Close up of orange fruits on a tree
How to overwinter citrus plants outside

With the effects of global warming becoming ever more prominent in the news, our seemingly milder winters are making possible for those living in a northern European climate to grow some of the hardier varieties of citrus plants. But not just outside over the summer period, with a little forethought and preparation you can successfully over-winter them too.

The talk of citrus plants thriving in our northern climate does sound a little challenging. This is especially so when you consider that the citrus genus originated from the areas of India, Indonesia and southern China where the climates are more tropical rainforest. However, given the right conditions, varieties such as the Meyers lemon, the Satsuma, Mandarin, Clementine and Calamondin are capable of surviving temperatures as low as -9° Celsius, although to be fair they may not look like much come the spring.

Perhaps the biggest factor on whether your citrus plant will survive the winter is soil type and positioning. Citrus like a rich, slightly acidic, free-draining soil that will get as much sun throughout the day as possible. If you intend to grow your citrus as a wall shrub you can increase the available light by fixing a mirrored surface to the wall behind your trellis or wire work. If the use of glass is unacceptable due to risk of damage then consider the following alternatives as mirrored acrylic, aluminium sheets or even humble tinfoil will also do the job. Alternatively, if you have a well-positioned pond you can plant your citrus near the southern end of it to make the most of the additional reflective light.


Small lemon tree in full fruit growing in a large stoneware vase
How to overwinter citrus plants outside
Cold air wafts downhill, so planting citrus on the higher ground will be - to some extent - warmer than a position at the bottom of a slope which can also carry the risk of being a frost pocket. Planting on the south side of your garden is important as this will allow the plant and surrounding soil to make the most of the ambient heat and sunlight.

The positioning and distance that your citrus plant is from the house can also be a crucial factor and is often overlooked. Plant your citrus as near as you can to the south side of your house but without leaving it in the shade. Most cold weather will come down from the north and northwest so you will be using your house as a windbreak, forcing the cold air up and over your citrus trees and leaving the area near the south side somewhat warmer. The house itself will also radiate a certain amount of heat, some of which will be absorbed by your adjacent citrus plants. Overhanging trees can also maintain a slightly higher air temperature within their canopy and will also reduce the incidence of ground frost. Although this does give a clear overwintering temperature advantage, growing citrus plants beneath other trees is not a fantastic option as their summer shade will result in poorer growth and lower fruit yields.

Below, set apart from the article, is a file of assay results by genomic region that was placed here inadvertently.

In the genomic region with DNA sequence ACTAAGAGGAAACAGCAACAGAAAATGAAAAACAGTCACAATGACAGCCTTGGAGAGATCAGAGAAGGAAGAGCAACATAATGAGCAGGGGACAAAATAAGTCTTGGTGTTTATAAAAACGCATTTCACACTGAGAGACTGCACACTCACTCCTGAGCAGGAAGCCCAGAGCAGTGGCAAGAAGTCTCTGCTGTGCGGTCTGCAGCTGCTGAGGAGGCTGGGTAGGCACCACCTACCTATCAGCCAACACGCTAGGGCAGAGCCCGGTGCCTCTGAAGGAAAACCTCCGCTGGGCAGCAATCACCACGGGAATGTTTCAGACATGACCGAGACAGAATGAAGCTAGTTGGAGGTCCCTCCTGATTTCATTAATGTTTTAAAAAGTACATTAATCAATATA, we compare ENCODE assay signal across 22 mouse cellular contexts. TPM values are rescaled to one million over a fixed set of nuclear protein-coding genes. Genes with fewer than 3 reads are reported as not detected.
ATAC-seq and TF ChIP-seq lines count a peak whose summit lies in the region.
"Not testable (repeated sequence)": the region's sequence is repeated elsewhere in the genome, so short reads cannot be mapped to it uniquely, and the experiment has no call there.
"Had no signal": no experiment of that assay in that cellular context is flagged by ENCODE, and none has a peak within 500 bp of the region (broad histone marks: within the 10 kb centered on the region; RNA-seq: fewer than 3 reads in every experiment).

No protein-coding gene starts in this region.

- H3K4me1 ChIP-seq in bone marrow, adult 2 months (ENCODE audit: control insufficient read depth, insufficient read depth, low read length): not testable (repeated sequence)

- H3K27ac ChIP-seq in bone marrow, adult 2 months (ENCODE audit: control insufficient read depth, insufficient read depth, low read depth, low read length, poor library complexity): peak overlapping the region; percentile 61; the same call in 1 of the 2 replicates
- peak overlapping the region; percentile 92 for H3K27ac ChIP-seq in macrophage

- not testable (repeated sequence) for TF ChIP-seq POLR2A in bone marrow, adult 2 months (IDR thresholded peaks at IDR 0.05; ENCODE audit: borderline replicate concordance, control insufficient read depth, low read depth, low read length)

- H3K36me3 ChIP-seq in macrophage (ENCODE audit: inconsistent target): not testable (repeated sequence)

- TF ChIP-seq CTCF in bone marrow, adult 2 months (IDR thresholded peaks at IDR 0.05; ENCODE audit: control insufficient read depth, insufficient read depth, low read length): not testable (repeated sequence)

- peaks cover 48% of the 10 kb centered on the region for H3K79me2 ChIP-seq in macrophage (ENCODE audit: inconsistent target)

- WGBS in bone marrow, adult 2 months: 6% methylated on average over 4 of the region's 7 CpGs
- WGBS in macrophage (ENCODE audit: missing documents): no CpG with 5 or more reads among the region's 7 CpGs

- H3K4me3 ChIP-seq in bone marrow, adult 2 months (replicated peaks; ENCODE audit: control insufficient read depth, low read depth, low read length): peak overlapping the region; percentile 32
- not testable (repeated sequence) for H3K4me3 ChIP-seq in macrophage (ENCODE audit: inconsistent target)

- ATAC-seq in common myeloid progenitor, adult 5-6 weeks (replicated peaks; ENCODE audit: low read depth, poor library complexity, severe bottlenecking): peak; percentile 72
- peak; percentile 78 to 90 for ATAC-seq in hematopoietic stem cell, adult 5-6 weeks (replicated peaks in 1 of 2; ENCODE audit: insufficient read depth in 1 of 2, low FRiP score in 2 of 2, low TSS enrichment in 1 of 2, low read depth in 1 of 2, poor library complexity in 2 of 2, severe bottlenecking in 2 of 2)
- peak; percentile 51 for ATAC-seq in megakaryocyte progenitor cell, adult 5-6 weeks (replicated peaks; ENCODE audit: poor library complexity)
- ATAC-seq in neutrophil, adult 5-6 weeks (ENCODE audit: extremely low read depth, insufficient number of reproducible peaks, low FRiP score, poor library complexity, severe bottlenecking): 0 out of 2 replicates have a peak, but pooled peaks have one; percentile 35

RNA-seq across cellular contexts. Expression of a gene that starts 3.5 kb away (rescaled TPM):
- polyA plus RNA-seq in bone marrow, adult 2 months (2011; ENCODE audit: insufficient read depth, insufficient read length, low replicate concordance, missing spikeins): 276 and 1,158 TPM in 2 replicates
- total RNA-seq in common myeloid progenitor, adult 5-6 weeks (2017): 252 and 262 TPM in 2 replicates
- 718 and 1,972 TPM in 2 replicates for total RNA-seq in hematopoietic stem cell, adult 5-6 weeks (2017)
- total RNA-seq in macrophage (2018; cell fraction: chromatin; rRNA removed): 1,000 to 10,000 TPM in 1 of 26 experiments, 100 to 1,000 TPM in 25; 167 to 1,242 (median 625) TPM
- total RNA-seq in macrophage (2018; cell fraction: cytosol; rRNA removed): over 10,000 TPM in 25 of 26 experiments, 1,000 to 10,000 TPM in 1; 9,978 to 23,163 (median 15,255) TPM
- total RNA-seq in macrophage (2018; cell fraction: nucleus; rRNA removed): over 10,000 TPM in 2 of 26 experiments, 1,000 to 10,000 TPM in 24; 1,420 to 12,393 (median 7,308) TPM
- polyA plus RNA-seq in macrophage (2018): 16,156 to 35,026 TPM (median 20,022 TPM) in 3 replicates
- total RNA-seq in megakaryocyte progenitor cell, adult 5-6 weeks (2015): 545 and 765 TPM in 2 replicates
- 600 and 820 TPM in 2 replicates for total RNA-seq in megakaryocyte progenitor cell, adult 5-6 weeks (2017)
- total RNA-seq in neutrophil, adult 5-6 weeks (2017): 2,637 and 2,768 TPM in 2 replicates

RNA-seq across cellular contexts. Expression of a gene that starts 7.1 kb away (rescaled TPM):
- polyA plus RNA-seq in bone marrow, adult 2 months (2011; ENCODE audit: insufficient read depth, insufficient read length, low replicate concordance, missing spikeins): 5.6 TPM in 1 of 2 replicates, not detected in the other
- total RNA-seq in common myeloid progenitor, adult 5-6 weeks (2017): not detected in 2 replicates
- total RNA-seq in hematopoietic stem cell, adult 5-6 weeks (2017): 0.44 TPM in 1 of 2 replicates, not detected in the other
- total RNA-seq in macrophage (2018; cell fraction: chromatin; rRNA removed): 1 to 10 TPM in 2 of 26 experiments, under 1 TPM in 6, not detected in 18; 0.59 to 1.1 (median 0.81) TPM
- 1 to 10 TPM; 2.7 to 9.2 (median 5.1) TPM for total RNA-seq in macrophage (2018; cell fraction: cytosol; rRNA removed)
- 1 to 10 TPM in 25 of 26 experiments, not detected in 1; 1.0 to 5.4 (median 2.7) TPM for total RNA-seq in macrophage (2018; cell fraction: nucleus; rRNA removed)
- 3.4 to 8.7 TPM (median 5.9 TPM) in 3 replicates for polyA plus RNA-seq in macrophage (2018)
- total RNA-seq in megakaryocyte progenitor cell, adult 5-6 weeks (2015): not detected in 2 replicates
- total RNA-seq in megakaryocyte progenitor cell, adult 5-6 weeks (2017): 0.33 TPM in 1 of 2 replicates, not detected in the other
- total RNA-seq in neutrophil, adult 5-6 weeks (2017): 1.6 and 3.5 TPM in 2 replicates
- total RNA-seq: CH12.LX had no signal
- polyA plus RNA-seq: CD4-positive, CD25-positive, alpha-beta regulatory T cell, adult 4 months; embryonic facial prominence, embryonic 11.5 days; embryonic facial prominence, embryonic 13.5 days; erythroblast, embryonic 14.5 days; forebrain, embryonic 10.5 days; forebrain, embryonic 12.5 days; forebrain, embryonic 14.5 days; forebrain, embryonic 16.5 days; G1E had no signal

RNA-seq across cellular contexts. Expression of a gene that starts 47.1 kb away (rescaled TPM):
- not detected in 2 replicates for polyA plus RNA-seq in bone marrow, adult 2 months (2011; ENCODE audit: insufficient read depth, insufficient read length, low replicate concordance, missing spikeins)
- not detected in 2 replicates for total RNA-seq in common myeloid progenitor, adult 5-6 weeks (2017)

The ground below and around a citrus tree should be completely free of weeds, grass, mulch or anything else for that matter during the winter period as these will all act as an insulator barrier. This will prevent solar heat from entering the soil during the day which will mean that there is less heat stored for release from the soil at night.

Moist soils will absorb more heat than dry soils, so trees should be carefully watered 2-3 days before a bad frost or freeze is predicted. Water too much though and you will risk waterlogging the root environment which can cause root death so make sure that before you plant your citrus you have provided a free-draining soil!

Good tree health and nutrition is also important when it comes to helping citrus trees withstand freezing temperatures so make sure that you follow a good maintenance regime during the growing season. Fertilization and pruning should come to an end in August or September as this will allow the trees to harden off completely before severe frosts are encountered.

Young citrus trees should be ‘banked’ for the first 3-5 winters until they are mature enough to withstand the colder temperatures. Banking is a technique where the surrounding soil is pulled up into a mound around the tree to cover the bud union and lower trunk. Even if the exposed parts of the tree are completely killed off through cold damage, the bud union under the bank should still survive to grow back in the spring.


Citrus trees may be covered temporarily with blankets, quilts, paper or other material as a protective barrier against hard frosts or snow. Remember to remove all covering protection in the morning to allow citrus trees to take full advantage of the warmth and light – however weak – from the available sun.

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